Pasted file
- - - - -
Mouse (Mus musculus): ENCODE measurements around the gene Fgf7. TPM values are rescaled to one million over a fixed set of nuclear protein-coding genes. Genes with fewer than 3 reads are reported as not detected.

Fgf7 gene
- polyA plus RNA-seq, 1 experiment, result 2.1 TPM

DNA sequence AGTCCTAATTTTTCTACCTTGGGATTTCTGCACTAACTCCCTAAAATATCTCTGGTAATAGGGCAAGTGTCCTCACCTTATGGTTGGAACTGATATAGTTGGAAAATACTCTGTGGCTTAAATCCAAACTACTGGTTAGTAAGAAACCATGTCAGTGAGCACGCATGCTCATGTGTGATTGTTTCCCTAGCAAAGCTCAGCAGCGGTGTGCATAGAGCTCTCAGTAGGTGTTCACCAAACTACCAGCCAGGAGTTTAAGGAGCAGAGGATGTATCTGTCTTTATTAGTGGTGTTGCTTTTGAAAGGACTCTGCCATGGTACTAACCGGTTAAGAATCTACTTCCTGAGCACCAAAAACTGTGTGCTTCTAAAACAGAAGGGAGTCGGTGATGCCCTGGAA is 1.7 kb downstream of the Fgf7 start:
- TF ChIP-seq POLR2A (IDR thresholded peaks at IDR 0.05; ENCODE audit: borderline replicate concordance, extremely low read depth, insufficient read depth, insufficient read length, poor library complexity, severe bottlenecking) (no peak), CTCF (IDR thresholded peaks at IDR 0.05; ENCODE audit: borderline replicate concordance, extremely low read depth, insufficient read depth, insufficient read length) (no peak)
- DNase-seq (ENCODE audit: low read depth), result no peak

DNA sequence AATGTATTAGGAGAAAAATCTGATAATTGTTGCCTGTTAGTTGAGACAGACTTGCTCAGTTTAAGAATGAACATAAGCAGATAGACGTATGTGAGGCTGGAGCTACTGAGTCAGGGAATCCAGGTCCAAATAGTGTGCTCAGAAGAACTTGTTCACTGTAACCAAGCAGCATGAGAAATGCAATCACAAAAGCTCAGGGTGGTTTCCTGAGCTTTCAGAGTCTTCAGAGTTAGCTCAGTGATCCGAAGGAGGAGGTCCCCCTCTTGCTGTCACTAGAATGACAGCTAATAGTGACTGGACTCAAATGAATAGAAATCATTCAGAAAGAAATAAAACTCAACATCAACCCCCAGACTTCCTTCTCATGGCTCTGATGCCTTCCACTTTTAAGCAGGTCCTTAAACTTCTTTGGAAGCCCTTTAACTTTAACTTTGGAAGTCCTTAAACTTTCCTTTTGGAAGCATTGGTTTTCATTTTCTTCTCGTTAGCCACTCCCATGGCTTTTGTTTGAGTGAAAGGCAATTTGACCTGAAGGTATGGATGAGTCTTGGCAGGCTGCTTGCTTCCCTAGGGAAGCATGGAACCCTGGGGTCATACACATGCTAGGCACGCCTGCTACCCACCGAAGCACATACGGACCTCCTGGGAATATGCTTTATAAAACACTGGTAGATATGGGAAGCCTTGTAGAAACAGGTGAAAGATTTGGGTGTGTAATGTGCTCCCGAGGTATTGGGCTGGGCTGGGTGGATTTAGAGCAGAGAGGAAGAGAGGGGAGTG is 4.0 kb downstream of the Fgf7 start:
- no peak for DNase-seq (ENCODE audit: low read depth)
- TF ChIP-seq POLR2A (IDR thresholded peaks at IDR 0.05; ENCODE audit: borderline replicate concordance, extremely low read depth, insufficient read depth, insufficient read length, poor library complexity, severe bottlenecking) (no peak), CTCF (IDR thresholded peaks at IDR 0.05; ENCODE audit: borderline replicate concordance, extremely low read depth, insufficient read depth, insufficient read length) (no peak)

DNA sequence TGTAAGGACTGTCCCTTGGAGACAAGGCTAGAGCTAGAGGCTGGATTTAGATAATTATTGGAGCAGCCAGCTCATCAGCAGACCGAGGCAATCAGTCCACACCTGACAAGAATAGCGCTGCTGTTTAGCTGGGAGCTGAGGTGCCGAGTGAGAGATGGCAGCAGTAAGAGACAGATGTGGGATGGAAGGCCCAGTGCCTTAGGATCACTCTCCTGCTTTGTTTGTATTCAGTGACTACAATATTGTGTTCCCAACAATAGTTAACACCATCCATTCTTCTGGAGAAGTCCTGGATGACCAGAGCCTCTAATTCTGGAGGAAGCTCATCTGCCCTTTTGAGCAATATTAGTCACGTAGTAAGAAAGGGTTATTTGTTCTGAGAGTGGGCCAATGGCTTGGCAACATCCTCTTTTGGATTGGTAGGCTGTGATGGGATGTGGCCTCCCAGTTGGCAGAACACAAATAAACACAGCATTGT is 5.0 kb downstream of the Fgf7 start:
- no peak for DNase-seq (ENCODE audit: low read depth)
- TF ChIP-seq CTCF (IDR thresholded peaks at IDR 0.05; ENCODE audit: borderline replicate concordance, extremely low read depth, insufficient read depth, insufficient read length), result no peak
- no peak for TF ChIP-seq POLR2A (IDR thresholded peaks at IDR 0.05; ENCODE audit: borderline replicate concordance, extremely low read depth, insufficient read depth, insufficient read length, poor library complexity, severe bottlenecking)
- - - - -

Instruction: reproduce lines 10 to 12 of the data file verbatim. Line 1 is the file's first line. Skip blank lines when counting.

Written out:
DNA sequence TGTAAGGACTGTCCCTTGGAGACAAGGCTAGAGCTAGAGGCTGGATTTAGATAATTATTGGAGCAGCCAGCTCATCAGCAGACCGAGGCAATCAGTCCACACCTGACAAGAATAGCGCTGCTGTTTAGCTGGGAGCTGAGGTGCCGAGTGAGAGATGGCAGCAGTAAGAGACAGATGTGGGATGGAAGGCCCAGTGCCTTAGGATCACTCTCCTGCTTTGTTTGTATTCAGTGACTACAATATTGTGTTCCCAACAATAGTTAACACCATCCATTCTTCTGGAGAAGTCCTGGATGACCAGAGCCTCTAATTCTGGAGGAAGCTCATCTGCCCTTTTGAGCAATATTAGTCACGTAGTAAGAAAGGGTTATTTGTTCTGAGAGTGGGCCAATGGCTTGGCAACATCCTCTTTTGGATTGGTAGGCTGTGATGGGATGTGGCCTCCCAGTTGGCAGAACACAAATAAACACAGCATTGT is 5.0 kb downstream of the Fgf7 start:
- no peak for DNase-seq (ENCODE audit: low read depth)
- TF ChIP-seq CTCF (IDR thresholded peaks at IDR 0.05; ENCODE audit: borderline replicate concordance, extremely low read depth, insufficient read depth, insufficient read length), result no peak